Geneticist Ray Wu dies

Geneticist and genetic engineering pioneer Ray Wu died on February 10 of cardiac arrest. He was 79. In 1970, Wu developed a new location-specific primer-extension technique that became the first method of sequencing DNA. In the following decade, Frederick Sanger adapted the approach for faster sequencing, and received the Nobel Prize in Chemistry for the work in 1980. Wu's lab also devised other approaches that were used to analyze genetic sequences and to construct vectors for cloning genes,

Alla Katsnelson
Feb 18, 2008
Geneticist and genetic engineering pioneer Ray Wu died on February 10 of cardiac arrest. He was 79. In 1970, Wu developed a new location-specific primer-extension technique that became the first method of sequencing DNA. In the following decade, Frederick Sanger adapted the approach for faster sequencing, and received the Nobel Prize in Chemistry for the work in 1980. Wu's lab also devised other approaches that were used to analyze genetic sequences and to construct vectors for cloning genes, many of which remain in use. A 1985 linkurl:paper;http://www.pubmedcentral.nih.gov/pagerender.fcgi?artid=341170&pageindex=1#page from Wu's group describing the use of cDNA probes to analyze the evolutionary history of a gene family has been cited more than 1800 times. linkurl:Jack Szostak;http://www.the-scientist.com/article/display/53763/ of Harvard Medical School, who worked in Wu's lab a Cornell University as a grad student and postdoc between 1973 and 1979, remembered his advisor as a person who gave people in the lab the freedom...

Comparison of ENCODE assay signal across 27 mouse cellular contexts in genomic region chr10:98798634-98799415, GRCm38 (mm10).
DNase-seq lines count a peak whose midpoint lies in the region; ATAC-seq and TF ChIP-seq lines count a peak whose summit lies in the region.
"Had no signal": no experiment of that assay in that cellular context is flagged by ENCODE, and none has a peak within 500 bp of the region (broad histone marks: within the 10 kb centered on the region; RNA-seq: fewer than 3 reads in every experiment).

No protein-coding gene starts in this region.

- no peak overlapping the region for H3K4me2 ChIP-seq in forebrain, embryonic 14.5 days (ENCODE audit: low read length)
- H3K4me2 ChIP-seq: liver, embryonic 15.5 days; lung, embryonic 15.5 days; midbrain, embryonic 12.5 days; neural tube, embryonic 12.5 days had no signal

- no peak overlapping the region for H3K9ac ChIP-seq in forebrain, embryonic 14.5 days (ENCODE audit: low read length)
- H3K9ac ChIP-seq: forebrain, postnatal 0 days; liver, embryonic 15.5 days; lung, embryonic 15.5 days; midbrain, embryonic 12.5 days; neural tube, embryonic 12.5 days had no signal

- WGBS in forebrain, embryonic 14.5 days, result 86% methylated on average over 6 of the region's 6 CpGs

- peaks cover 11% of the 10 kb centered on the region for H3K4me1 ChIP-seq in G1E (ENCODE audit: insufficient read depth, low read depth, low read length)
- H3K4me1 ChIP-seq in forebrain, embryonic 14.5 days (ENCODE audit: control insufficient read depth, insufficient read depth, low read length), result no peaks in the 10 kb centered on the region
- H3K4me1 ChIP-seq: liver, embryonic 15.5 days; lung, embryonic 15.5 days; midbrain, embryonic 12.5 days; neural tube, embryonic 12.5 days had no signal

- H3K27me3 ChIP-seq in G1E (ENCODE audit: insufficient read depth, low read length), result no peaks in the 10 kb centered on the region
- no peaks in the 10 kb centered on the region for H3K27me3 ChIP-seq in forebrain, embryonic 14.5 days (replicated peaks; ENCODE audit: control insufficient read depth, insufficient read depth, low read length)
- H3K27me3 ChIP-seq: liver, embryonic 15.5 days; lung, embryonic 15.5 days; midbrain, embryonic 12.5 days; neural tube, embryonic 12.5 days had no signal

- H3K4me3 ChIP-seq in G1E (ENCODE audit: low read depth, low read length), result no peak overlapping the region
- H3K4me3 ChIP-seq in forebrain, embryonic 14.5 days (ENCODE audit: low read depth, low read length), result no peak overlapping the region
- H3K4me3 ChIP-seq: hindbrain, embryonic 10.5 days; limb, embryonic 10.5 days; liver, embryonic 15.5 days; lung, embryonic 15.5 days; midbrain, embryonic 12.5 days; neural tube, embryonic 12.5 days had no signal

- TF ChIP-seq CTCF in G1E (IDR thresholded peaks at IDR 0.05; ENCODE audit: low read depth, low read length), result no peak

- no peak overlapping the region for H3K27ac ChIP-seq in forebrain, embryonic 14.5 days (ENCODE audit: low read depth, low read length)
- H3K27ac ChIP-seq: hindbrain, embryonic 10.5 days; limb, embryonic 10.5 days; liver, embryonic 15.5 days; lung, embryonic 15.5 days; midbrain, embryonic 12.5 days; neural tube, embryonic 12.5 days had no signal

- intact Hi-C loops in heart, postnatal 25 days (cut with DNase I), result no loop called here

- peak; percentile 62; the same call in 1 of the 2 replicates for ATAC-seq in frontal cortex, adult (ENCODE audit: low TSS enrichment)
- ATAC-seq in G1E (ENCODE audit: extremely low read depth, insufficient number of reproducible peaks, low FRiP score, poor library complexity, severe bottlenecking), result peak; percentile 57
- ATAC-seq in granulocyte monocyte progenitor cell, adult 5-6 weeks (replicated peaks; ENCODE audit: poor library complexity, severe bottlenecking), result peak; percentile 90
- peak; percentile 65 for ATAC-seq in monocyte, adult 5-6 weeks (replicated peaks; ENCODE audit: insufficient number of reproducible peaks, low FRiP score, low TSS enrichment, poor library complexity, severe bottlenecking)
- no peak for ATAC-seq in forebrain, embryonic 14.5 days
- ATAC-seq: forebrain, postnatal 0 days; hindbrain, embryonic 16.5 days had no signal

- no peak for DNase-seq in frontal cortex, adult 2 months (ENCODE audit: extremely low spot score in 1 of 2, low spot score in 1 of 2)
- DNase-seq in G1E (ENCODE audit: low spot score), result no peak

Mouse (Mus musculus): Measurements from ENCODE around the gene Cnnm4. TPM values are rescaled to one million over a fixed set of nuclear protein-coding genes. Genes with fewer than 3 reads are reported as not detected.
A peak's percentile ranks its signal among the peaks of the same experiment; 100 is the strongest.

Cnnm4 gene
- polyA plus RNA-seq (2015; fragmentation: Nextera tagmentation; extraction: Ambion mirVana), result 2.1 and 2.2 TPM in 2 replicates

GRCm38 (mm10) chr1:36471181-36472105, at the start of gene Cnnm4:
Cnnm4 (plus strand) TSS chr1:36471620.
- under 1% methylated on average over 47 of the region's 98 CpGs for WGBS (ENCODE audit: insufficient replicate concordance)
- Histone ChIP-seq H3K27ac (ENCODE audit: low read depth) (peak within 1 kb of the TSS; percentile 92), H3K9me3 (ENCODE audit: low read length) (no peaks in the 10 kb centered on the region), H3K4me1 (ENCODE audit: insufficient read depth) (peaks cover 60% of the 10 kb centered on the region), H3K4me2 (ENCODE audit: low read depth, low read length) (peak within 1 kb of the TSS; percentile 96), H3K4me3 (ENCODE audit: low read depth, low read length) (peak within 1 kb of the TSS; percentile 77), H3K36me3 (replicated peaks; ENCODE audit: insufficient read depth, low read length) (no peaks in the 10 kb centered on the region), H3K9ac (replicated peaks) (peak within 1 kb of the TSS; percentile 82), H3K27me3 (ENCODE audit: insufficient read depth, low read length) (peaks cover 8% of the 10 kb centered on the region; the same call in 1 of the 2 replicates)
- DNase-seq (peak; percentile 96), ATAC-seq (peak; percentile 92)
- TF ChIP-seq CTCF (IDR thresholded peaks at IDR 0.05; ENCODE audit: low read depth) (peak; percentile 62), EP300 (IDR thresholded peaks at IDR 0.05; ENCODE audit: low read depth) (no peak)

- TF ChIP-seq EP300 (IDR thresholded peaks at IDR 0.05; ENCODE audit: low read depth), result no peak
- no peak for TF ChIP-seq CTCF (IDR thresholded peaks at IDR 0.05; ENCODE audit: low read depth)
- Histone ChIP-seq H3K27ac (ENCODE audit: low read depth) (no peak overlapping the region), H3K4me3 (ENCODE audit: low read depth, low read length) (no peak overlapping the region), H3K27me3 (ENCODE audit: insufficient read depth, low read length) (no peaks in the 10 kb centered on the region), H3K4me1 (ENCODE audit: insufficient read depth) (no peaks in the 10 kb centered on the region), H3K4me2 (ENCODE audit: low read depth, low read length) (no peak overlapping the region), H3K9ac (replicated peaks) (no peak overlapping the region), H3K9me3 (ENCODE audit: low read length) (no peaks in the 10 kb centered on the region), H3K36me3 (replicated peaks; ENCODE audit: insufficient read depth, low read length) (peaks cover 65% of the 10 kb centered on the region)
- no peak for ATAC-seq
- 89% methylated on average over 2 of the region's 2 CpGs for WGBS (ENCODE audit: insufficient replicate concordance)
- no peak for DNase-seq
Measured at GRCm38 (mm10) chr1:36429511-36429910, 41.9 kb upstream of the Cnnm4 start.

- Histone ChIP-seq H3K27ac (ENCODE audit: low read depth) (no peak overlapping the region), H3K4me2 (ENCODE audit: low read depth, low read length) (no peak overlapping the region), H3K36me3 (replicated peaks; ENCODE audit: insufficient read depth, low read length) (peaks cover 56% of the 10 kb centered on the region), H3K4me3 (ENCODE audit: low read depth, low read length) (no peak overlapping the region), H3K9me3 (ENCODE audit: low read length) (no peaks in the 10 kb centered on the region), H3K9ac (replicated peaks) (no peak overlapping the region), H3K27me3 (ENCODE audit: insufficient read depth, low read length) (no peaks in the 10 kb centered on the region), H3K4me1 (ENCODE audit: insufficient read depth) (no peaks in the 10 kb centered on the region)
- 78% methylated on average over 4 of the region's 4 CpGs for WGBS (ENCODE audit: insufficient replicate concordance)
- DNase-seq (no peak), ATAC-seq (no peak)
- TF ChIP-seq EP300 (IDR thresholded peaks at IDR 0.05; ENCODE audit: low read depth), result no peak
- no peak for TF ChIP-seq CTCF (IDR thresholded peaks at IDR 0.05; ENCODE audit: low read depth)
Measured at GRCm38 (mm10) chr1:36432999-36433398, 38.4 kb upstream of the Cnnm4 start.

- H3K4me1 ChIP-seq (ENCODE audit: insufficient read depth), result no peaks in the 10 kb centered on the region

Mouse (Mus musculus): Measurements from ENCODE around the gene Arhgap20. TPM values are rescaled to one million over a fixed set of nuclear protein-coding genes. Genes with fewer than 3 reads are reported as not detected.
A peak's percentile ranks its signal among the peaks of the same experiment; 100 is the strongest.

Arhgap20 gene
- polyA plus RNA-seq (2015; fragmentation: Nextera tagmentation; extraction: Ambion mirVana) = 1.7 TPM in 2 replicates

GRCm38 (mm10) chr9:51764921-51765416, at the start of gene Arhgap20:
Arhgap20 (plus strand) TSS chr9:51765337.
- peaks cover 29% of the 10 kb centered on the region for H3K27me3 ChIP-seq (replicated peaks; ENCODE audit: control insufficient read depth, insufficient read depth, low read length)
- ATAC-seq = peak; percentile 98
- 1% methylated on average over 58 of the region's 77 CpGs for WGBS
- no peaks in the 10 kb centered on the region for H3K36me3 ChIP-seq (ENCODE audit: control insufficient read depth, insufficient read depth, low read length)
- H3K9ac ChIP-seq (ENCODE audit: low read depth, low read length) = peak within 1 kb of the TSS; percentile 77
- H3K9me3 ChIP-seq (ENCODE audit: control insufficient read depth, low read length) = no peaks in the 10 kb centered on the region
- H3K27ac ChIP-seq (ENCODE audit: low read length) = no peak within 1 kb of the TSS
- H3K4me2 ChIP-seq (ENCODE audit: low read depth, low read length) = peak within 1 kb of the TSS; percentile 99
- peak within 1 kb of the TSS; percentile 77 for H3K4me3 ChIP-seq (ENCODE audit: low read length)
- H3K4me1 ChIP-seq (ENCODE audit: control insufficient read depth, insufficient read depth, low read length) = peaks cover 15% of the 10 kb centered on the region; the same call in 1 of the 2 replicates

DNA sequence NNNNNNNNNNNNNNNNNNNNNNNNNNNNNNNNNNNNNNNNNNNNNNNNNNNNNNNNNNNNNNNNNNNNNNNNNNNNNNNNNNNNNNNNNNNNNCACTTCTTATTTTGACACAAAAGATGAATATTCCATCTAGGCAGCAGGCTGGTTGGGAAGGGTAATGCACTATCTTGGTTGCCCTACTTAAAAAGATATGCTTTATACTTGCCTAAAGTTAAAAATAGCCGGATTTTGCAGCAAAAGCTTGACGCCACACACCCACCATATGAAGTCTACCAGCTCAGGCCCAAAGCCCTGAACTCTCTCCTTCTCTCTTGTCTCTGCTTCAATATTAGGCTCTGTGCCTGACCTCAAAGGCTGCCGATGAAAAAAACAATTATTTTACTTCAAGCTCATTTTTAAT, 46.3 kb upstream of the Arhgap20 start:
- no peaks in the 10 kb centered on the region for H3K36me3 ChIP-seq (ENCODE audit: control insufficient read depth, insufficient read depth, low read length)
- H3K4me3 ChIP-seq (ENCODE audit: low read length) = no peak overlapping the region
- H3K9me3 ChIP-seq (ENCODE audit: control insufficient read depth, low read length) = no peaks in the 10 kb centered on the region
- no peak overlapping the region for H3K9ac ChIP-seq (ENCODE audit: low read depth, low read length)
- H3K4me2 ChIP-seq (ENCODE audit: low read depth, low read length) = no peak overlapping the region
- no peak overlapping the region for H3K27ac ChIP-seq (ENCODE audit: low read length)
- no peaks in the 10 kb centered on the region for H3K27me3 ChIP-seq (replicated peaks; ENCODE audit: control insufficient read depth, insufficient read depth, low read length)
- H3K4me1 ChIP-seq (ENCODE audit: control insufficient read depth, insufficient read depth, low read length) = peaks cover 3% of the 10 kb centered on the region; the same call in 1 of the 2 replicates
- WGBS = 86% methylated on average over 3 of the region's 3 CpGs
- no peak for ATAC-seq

er-extension technique that became the first method of sequencing DNA. In the following decade, Frederick Sanger adapted the approach for faster sequencing, and received the Nobel Prize in Chemistry for the work in 1980. Wu's lab also devised other approaches that were used to analyze genetic sequences and to construct vectors for cloning genes, many of which remain in use. A 1985 linkurl:paper;http://www.pubmedcentral.nih.gov/pagerender.fcgi?artid=341170&pageindex=1#page from Wu's group describing the use of cDNA probes to analyze the evolutionary history of a gene family has been cited more than 1800 times. linkurl:Jack Szostak;http://www.the-scientist.com/article/display/53763/ of Harvard Medical School, who worked in Wu's lab a Cornell University as a grad student and postdoc between 1973 and 1979, remembered his advisor as a person who gave people in the lab the freedom to explore ideas. "He was always encouraging and the lab was exciting because we felt that we were at the frontiers of science," Szostak wrote in an Email to The Scientist. Wu's group used the novel genetic engineering techniques they developed to insert foreign genes into rice; the idea was to improve yields of cereal crops in the developing world. A technique he developed in 2002 for producing high-yield rice resistant to environmental factors such as drought, salinity and insect attack is now being developed for commercial use, Cornell geneticist Susan McCouch linkurl:told;http://www.latimes.com/news/printedition/california/la-me-wu18feb18,1,4418796.story the Los Angeles Times. "Where rice is grown, everyone knows Ray Wu," she said. Wu was born in China in 1928 and came to the US when he was 20 years old. In 1966, he joined the biochemistry and molecular biology faculty of Cornell University in Ithaca, NY. In the 1980s, he founded and ran an initiative that brought more than 400 top Chinese students in biochemistry and molecular biology to train in the US. Throughout his career, he served on several Chinese, Taiwanese and international advisory councils on genetic engineering and biotechnology. Wu is survived by his wife and two children.Image: Cornell University

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